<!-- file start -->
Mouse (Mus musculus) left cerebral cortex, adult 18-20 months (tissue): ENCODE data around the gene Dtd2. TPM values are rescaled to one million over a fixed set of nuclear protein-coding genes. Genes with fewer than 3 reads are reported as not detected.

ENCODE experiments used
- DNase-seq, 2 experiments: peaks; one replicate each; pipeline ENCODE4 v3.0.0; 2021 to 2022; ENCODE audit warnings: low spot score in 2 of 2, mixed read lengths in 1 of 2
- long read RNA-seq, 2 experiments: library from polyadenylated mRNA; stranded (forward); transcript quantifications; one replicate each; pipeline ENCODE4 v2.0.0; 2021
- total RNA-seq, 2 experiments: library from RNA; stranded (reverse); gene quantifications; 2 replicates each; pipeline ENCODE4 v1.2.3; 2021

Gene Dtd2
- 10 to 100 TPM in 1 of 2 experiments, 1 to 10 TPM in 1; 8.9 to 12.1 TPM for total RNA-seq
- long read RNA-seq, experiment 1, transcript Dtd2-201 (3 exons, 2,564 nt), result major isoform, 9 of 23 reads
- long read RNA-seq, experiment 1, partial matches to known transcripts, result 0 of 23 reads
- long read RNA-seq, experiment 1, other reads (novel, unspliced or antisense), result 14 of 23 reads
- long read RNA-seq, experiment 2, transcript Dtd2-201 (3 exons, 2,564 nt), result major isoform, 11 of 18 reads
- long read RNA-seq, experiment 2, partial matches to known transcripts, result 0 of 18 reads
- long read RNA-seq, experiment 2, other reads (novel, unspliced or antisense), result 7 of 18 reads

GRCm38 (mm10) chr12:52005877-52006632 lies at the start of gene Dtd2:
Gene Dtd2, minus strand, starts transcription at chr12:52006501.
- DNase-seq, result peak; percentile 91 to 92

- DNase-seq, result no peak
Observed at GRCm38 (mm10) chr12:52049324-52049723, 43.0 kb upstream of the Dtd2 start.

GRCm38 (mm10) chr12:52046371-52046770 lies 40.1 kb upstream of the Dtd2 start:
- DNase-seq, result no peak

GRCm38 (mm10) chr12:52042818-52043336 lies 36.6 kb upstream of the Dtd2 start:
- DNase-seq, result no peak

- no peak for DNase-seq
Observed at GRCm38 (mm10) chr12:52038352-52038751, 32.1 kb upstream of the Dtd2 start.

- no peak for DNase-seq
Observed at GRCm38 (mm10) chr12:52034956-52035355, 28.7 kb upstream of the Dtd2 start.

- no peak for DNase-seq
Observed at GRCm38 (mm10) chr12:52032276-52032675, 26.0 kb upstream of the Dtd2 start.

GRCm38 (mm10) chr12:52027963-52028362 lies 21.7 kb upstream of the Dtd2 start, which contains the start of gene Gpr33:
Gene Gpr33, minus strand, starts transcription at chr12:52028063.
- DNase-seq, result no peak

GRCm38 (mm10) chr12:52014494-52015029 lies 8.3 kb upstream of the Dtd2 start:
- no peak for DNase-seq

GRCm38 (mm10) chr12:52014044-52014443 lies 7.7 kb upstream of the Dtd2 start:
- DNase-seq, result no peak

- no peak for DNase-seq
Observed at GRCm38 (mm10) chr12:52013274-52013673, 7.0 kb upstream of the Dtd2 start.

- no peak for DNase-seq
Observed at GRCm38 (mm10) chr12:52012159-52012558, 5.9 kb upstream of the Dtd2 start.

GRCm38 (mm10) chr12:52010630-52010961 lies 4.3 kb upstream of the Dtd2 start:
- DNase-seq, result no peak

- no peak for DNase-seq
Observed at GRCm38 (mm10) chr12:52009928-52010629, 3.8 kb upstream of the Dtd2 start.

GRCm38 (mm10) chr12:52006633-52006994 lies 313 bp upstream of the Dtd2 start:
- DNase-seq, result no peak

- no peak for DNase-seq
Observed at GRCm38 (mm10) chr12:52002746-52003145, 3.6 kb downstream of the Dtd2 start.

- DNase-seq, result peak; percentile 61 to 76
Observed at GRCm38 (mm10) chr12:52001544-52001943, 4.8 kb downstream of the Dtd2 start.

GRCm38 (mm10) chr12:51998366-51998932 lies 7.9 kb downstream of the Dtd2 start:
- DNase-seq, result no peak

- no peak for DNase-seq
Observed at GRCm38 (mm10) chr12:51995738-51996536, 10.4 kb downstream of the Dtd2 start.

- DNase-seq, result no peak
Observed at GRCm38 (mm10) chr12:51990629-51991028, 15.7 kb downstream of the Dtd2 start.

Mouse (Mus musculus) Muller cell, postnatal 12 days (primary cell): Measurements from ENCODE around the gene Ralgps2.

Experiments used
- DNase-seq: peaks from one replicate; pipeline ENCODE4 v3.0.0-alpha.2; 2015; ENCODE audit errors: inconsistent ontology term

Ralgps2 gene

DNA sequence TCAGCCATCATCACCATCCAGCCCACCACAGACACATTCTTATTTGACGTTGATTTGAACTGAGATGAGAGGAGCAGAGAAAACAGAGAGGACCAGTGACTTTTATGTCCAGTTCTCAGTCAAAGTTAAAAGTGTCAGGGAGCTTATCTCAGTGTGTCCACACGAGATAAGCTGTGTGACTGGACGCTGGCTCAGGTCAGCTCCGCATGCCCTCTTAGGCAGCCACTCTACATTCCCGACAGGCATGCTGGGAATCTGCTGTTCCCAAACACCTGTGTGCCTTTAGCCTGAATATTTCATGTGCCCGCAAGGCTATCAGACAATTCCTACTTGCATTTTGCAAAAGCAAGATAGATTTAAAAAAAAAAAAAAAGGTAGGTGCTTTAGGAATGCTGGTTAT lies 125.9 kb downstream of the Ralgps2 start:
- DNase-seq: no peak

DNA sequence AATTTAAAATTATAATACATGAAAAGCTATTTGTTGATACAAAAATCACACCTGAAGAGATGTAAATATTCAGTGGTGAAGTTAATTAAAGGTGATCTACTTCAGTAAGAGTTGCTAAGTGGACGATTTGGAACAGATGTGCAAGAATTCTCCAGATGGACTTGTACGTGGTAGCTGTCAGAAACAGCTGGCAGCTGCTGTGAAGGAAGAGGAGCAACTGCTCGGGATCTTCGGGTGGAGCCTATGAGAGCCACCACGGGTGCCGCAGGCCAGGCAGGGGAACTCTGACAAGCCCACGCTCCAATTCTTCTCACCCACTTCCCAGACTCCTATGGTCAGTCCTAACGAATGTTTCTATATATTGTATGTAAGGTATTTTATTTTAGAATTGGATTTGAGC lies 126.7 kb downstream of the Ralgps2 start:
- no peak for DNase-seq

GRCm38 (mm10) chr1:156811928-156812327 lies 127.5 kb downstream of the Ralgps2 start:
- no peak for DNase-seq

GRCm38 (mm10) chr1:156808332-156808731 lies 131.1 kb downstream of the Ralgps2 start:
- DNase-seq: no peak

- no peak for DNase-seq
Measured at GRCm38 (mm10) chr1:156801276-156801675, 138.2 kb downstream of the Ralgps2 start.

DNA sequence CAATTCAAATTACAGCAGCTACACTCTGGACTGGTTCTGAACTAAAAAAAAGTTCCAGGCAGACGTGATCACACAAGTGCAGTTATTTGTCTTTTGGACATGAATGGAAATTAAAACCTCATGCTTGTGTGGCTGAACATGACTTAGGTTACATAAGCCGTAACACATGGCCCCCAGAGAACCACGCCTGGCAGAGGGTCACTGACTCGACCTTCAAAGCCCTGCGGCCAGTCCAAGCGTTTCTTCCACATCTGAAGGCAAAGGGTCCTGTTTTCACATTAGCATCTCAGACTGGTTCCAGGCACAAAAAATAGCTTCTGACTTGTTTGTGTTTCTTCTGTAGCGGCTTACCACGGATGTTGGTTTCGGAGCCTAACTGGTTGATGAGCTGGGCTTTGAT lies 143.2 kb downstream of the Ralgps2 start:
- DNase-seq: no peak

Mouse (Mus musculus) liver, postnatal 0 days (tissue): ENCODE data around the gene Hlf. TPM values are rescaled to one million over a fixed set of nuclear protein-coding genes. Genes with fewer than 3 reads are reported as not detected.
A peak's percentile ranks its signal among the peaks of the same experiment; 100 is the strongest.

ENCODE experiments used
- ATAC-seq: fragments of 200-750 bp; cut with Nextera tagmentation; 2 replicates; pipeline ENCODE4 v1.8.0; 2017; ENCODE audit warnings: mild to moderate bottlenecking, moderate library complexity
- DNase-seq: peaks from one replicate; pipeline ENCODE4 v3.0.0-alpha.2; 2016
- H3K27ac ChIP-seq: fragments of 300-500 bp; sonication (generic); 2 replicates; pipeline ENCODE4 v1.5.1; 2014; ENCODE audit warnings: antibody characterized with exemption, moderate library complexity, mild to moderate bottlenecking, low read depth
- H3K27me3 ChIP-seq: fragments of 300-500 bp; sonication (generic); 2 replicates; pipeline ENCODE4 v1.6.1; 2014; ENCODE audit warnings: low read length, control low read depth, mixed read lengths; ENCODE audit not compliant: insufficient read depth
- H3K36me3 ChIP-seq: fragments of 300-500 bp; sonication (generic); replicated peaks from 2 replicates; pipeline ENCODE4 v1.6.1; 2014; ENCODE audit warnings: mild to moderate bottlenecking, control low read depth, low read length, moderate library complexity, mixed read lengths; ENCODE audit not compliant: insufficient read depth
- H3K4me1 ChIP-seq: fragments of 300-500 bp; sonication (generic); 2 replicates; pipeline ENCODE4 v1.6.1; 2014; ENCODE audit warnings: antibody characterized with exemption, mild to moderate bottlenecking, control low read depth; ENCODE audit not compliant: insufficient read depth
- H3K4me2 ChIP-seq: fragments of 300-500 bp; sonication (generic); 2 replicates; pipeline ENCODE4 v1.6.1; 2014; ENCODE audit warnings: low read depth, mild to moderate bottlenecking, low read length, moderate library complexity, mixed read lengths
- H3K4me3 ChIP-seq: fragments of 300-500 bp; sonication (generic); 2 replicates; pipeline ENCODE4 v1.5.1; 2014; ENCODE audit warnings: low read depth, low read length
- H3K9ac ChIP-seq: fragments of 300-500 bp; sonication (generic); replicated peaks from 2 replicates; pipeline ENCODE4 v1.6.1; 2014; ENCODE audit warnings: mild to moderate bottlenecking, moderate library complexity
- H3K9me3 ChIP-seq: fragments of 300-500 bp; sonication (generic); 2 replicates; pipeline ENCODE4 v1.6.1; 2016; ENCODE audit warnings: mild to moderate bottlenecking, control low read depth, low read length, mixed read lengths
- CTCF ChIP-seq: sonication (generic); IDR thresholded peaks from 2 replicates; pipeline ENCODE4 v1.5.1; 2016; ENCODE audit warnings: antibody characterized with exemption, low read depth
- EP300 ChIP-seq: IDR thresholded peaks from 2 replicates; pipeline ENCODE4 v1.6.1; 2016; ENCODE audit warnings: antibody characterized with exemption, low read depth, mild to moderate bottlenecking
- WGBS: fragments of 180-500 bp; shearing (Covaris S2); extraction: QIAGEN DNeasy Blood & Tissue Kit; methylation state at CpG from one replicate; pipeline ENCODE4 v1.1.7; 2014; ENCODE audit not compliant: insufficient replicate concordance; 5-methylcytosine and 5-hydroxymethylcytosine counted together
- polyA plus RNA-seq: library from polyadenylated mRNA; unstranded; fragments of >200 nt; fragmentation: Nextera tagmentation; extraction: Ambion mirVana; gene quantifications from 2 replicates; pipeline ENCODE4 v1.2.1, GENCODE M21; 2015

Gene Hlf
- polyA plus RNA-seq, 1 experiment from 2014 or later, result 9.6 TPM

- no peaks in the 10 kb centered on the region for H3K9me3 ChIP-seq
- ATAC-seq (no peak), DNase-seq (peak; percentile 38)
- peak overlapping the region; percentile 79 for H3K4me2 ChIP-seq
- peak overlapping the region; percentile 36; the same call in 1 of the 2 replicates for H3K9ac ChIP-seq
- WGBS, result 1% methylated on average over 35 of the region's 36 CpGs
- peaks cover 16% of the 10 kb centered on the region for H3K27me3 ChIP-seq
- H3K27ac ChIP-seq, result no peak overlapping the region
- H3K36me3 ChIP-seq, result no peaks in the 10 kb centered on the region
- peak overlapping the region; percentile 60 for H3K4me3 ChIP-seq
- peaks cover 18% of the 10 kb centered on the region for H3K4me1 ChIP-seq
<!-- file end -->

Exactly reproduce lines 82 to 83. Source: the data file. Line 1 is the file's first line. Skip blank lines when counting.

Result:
- H3K4me3 ChIP-seq: fragments of 300-500 bp; sonication (generic); 2 replicates; pipeline ENCODE4 v1.5.1; 2014; ENCODE audit warnings: low read depth, low read length
- H3K9ac ChIP-seq: fragments of 300-500 bp; sonication (generic); replicated peaks from 2 replicates; pipeline ENCODE4 v1.6.1; 2014; ENCODE audit warnings: mild to moderate bottlenecking, moderate library complexity